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In Memoriam: Kathe LeBeau and Nefeterius McPherson

UNOS is saddened by the sudden passing in March of Katherine “Kathe” LeBeau and Nefeterius McPherson. Both were staunch and tireless advocates for donation and transplantation.

At the time of her death, Kathe LeBeau, a kidney candidate, was a member of the OPTN/UNOS operations and safety committee, having recently completed a term on the patient affairs committee (PAC).

“At the end of every meeting,” remembered Freda Wilkins, UNOS’ PAC liaison, “Kathe would say, ‘Next time, maybe I will be able to say I got the call.’

“Unfortunately,” Wilkins added, “Kathe never got her kidney call. But she answered her life’s call to make the world better, brighter and safer for all of us.”

In addition to LeBeau’s job as director of patient services and public policy for the Northeast Kidney Foundation in Albany, N.Y., she served in a multitude of volunteer capacities, including board member for the American Association of Kidney Patients. She was a passionate advocate for home hemodialysis.

Nefeterius McPherson, a liver recipient, was the winner of UNOS’ Transplant Living’s “Stories of Hope” video contest in 2012 and was selected as a rider on this year’s Donate Life float in the Rose Parade.

A fifth-generation Texan, McPherson was diagnosed with secondary sclerosing cholangitis during her first year in law school at Southern Methodist University in Dallas. She felt well enough after graduation in 2009 to move to Washington, D.C., to accept a federal appointment as press secretary.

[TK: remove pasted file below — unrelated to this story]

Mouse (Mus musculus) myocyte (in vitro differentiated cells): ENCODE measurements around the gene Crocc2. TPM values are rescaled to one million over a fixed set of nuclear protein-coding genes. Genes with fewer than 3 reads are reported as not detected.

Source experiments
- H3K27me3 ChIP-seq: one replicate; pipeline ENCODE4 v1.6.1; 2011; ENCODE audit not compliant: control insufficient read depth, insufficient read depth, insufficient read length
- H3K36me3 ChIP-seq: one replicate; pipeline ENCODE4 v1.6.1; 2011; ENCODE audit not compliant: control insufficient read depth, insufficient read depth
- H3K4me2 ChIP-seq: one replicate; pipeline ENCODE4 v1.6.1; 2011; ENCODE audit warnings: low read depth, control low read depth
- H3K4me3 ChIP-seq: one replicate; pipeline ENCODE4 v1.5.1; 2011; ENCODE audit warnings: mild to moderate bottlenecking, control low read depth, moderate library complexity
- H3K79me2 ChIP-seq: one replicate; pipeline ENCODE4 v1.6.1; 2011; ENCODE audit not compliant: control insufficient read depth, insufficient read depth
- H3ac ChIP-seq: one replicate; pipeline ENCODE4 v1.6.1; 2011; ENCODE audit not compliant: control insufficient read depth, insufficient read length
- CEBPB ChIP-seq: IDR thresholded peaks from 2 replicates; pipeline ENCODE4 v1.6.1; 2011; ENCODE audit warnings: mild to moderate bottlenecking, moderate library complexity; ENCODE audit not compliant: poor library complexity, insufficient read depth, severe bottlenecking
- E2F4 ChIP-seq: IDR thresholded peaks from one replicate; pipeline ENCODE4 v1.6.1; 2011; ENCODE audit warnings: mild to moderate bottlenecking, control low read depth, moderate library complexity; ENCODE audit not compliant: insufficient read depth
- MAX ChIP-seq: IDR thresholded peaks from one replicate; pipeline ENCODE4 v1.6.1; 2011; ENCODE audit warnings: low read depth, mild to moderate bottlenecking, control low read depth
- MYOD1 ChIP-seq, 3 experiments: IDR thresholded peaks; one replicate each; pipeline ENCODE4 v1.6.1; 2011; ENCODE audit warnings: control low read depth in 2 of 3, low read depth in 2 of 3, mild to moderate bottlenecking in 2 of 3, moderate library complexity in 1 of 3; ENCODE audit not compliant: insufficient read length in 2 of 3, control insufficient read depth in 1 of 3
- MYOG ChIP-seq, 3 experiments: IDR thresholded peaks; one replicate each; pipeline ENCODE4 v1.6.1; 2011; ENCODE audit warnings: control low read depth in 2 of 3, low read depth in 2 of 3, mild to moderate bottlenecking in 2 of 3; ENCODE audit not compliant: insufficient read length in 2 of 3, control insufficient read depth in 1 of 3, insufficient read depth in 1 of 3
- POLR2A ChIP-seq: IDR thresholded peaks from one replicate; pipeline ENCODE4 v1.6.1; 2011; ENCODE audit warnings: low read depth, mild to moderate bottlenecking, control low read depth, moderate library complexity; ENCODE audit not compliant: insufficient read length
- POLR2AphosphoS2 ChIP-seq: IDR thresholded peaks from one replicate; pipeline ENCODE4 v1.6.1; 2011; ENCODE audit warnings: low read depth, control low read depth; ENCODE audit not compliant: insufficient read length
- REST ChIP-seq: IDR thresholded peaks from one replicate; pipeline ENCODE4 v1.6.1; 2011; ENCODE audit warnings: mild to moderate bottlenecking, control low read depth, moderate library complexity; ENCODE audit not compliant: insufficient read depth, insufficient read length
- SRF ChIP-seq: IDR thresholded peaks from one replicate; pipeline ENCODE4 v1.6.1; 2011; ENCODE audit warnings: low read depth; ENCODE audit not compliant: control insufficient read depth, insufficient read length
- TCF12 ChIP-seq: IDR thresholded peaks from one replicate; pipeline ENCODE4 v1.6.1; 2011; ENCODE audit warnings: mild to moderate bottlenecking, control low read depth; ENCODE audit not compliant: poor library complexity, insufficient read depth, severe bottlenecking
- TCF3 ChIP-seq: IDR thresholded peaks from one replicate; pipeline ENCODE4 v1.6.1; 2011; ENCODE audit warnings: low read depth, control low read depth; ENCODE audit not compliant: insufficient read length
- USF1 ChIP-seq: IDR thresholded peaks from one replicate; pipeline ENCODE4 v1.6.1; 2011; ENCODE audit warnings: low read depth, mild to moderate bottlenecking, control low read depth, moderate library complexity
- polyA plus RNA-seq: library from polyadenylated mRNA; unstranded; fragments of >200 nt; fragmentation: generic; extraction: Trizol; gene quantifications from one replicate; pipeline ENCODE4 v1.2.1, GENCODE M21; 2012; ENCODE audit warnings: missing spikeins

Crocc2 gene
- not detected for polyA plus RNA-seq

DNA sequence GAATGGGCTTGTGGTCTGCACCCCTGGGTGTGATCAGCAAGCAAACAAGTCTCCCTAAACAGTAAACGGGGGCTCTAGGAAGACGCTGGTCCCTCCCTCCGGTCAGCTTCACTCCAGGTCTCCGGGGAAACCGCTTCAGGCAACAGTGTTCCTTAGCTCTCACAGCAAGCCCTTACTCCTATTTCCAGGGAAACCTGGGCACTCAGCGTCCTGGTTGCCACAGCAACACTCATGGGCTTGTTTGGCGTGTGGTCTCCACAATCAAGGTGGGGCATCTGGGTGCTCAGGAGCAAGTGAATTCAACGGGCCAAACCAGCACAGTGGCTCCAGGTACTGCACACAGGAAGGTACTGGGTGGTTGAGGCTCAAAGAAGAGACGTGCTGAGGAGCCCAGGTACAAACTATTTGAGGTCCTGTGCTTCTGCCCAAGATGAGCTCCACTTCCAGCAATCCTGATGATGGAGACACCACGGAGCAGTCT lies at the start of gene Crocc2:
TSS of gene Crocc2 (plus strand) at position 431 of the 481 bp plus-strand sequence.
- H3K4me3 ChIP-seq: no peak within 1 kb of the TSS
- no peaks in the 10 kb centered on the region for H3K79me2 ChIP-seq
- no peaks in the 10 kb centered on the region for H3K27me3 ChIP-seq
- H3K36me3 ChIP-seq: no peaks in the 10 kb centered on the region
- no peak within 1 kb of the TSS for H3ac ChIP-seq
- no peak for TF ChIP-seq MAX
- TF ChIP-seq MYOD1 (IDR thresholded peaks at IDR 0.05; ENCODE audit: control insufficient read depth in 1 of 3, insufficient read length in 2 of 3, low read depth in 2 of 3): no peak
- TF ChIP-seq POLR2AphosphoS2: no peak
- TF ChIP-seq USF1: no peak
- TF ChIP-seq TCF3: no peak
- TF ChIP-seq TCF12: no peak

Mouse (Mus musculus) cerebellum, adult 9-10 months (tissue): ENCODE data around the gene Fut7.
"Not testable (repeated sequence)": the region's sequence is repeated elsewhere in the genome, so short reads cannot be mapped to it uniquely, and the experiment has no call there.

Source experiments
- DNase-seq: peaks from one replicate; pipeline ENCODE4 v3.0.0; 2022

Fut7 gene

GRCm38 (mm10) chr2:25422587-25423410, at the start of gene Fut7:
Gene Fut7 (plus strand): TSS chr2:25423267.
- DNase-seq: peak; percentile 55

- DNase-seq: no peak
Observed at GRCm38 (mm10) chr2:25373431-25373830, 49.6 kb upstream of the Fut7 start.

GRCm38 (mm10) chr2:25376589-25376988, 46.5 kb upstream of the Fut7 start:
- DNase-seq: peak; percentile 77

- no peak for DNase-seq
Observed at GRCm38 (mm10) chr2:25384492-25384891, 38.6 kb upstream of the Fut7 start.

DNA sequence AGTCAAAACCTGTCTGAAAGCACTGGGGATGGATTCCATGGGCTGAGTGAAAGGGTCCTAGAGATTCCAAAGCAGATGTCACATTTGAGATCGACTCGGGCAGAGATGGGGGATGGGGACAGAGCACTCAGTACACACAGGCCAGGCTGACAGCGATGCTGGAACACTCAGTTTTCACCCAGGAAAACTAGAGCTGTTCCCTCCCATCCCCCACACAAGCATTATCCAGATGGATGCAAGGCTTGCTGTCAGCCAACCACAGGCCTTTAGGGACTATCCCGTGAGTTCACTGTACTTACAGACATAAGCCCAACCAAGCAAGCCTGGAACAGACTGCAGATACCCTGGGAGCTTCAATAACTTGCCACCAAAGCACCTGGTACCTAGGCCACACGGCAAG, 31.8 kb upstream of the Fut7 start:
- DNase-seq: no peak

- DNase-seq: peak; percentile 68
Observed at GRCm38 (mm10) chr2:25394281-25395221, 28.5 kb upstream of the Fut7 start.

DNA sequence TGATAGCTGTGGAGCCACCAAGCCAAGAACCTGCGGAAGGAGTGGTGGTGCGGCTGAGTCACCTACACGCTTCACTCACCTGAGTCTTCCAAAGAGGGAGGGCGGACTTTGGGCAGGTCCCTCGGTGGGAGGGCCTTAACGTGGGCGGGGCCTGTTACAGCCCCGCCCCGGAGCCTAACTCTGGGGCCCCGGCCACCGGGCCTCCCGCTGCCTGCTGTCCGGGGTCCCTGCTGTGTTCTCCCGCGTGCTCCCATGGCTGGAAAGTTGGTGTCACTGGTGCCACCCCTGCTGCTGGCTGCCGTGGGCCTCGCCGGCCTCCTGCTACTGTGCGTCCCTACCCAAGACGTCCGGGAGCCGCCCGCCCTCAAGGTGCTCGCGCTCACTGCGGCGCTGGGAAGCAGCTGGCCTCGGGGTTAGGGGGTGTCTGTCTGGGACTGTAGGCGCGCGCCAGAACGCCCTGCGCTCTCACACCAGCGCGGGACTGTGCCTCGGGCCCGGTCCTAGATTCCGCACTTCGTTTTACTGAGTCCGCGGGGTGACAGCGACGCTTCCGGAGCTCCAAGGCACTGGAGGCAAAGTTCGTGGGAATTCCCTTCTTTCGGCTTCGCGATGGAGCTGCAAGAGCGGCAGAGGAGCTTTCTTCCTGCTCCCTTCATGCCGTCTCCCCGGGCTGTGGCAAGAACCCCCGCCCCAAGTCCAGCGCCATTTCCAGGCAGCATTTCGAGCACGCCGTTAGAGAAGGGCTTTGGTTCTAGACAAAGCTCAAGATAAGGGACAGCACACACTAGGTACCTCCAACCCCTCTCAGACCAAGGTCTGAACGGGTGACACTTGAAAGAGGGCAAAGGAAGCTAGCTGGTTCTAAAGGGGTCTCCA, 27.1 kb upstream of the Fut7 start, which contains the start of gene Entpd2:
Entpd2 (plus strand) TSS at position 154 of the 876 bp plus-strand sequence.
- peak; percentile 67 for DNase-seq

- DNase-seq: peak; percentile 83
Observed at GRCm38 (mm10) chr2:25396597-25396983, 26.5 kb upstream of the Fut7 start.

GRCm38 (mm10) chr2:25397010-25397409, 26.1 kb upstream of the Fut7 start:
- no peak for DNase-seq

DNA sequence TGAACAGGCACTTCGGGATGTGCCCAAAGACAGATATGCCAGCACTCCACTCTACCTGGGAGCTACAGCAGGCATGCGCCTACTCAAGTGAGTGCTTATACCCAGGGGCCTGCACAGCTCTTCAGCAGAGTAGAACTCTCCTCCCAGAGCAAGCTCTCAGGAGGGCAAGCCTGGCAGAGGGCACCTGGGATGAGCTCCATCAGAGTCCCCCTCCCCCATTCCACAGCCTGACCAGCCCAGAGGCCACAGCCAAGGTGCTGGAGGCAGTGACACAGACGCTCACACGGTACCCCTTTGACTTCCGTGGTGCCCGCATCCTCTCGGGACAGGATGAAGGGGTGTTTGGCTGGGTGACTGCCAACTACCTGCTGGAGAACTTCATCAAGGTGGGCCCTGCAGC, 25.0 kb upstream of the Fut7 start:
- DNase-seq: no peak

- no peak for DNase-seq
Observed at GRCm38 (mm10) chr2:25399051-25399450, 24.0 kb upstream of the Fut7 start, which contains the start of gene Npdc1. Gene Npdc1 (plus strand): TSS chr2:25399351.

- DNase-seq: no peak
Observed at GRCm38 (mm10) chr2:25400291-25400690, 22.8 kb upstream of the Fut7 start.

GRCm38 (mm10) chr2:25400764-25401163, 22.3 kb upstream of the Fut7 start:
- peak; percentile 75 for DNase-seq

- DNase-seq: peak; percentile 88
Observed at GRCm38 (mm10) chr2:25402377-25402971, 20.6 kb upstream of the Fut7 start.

Her symptoms soon reappeared and worsened. She was transplanted in 2011, and her donor was a 12-year-old girl from West Virginia. The poignancy of her donor’s age stayed with McPherson, fueling her advocacy efforts.

She volunteered with UNOS to advocate for the many whose lives have been saved and enhanced through transplantation. She served as a donation ambassador in Texas and West Virginia.

“Nef began volunteering, appearing in a driver’s license office training video, even before she was listed for transplant,” said Donate Life Texas executive director Pam Silvestri. “Once she received her new liver, she talked often about her donor and participated in anything she could that would honor that young girl. She will be missed by donation advocates across the nation.”

UNOS commemorates the lives of these extraordinary women who did so much for the transplant community.

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